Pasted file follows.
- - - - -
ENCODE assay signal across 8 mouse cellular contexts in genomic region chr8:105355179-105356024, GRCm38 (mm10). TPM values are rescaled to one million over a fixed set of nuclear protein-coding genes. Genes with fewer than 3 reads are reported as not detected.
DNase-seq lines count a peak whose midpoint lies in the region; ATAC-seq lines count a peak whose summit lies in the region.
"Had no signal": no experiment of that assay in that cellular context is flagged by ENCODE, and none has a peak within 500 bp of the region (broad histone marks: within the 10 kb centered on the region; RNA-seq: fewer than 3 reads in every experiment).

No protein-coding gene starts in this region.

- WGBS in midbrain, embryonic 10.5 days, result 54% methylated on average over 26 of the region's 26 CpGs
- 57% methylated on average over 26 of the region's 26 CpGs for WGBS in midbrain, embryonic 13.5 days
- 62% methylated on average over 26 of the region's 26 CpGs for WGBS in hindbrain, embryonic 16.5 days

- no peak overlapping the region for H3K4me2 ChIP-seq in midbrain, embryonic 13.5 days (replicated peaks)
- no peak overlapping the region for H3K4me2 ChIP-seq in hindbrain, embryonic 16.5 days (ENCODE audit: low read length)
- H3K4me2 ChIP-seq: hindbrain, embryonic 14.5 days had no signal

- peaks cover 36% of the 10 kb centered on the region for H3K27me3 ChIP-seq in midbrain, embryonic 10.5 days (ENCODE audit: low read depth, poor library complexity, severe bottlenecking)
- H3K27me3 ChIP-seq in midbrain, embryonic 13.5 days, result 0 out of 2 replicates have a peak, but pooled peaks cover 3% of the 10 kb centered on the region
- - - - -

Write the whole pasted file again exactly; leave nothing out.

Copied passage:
ENCODE assay signal across 8 mouse cellular contexts in genomic region chr8:105355179-105356024, GRCm38 (mm10). TPM values are rescaled to one million over a fixed set of nuclear protein-coding genes. Genes with fewer than 3 reads are reported as not detected.
DNase-seq lines count a peak whose midpoint lies in the region; ATAC-seq lines count a peak whose summit lies in the region.
"Had no signal": no experiment of that assay in that cellular context is flagged by ENCODE, and none has a peak within 500 bp of the region (broad histone marks: within the 10 kb centered on the region; RNA-seq: fewer than 3 reads in every experiment).

No protein-coding gene starts in this region.

- WGBS in midbrain, embryonic 10.5 days, result 54% methylated on average over 26 of the region's 26 CpGs
- 57% methylated on average over 26 of the region's 26 CpGs for WGBS in midbrain, embryonic 13.5 days
- 62% methylated on average over 26 of the region's 26 CpGs for WGBS in hindbrain, embryonic 16.5 days

- no peak overlapping the region for H3K4me2 ChIP-seq in midbrain, embryonic 13.5 days (replicated peaks)
- no peak overlapping the region for H3K4me2 ChIP-seq in hindbrain, embryonic 16.5 days (ENCODE audit: low read length)
- H3K4me2 ChIP-seq: hindbrain, embryonic 14.5 days had no signal

- peaks cover 36% of the 10 kb centered on the region for H3K27me3 ChIP-seq in midbrain, embryonic 10.5 days (ENCODE audit: low read depth, poor library complexity, severe bottlenecking)
- H3K27me3 ChIP-seq in midbrain, embryonic 13.5 days, result 0 out of 2 replicates have a peak, but pooled peaks cover 3% of the 10 kb centered on the region